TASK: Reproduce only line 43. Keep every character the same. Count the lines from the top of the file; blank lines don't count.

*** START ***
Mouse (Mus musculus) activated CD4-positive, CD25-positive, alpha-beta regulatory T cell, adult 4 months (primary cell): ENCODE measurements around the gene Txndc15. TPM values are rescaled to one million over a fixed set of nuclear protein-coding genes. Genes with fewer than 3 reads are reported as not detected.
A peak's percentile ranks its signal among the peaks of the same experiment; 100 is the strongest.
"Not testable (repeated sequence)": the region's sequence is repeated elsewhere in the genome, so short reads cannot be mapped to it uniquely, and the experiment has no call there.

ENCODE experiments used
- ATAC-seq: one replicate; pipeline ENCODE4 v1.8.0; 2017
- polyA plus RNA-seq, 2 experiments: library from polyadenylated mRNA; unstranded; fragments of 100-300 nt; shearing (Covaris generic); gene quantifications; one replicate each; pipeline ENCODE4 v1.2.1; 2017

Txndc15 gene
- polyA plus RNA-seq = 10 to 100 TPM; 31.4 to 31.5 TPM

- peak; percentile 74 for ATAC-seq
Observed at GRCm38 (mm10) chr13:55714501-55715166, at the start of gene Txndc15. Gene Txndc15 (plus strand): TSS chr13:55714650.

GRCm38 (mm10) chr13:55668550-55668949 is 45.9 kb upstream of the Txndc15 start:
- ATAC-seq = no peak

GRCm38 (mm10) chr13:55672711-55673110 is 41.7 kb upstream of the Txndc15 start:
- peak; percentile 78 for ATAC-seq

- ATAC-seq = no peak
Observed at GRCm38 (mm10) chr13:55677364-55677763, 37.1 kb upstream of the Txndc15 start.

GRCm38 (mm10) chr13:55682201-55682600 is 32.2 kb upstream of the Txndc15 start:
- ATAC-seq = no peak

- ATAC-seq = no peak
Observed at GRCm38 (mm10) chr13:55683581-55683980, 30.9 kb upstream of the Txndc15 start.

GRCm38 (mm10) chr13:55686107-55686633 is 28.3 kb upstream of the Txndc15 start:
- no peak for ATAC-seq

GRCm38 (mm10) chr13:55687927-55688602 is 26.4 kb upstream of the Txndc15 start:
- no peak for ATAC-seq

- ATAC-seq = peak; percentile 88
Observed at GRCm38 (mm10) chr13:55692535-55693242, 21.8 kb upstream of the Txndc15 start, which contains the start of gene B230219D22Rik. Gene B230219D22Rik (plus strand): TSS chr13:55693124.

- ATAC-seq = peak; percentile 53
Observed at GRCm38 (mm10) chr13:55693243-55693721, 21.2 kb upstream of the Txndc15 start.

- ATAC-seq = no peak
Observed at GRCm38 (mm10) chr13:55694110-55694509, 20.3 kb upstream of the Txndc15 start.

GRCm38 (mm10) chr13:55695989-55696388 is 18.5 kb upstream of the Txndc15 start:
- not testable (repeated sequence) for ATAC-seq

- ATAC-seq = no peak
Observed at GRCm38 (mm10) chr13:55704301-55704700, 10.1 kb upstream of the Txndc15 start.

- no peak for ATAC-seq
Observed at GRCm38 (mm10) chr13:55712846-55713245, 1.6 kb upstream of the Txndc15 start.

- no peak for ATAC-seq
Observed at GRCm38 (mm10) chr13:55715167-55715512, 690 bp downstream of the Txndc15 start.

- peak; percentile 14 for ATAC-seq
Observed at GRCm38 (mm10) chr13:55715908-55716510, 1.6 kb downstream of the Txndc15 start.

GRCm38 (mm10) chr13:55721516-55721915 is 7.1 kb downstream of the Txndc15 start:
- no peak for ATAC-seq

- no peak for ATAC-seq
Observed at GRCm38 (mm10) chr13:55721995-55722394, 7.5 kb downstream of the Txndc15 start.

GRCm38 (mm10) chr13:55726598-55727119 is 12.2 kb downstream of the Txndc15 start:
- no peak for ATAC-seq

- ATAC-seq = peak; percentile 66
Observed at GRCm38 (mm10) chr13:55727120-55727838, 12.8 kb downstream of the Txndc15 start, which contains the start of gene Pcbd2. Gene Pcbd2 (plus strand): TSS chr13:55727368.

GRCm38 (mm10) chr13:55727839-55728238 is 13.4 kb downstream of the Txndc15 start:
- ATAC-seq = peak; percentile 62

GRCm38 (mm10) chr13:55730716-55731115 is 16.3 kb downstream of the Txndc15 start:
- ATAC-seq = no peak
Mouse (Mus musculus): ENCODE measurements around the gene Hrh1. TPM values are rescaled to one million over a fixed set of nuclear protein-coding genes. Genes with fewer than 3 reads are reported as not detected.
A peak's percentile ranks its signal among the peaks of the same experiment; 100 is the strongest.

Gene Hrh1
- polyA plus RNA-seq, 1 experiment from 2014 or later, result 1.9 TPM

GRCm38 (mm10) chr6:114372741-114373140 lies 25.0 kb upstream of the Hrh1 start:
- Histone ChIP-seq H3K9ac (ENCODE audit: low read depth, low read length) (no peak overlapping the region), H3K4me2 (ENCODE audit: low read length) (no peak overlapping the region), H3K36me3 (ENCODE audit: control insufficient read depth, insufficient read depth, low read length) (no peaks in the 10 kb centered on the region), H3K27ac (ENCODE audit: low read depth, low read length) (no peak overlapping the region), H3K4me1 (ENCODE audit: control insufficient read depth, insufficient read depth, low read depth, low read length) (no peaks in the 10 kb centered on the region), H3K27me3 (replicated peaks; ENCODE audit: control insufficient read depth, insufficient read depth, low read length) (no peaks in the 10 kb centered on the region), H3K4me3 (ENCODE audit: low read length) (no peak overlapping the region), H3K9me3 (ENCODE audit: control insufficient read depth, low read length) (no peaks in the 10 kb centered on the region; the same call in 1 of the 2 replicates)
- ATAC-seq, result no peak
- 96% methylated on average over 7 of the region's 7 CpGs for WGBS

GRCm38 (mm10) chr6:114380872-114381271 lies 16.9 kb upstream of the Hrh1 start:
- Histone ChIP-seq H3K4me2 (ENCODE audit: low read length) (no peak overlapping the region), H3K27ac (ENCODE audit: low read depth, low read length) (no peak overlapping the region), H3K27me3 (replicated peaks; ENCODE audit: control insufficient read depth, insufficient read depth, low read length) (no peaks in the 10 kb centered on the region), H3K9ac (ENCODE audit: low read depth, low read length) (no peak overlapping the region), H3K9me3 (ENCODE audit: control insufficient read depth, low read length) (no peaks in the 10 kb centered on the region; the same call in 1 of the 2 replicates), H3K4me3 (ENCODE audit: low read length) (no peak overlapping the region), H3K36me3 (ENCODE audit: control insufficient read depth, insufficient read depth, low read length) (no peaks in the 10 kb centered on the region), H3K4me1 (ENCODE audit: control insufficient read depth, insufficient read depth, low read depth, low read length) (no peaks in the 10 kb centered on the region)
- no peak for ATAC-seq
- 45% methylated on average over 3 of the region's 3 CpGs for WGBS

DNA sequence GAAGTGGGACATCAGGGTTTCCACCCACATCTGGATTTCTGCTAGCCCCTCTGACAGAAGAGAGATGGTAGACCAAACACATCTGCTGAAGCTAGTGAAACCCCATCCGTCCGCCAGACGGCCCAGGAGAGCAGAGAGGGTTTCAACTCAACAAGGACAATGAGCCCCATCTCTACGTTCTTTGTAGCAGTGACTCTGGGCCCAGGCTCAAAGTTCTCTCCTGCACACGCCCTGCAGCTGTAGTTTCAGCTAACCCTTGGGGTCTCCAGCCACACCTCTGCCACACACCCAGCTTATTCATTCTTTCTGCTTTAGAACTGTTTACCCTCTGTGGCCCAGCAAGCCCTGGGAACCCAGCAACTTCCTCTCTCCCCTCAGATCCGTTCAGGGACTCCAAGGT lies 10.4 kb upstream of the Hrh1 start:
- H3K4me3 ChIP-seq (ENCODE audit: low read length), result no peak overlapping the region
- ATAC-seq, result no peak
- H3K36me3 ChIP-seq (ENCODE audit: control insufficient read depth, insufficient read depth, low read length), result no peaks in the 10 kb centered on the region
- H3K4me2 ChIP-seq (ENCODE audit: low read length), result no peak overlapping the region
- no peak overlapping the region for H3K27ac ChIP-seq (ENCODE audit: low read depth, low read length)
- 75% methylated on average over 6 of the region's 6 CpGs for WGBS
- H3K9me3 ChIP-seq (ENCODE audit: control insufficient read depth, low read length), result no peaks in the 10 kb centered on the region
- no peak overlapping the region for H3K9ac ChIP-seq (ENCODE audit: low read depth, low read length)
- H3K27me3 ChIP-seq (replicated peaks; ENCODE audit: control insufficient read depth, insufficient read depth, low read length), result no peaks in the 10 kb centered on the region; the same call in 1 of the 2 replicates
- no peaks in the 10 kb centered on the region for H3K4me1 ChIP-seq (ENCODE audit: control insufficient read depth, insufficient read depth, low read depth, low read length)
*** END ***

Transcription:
- no peak for ATAC-seq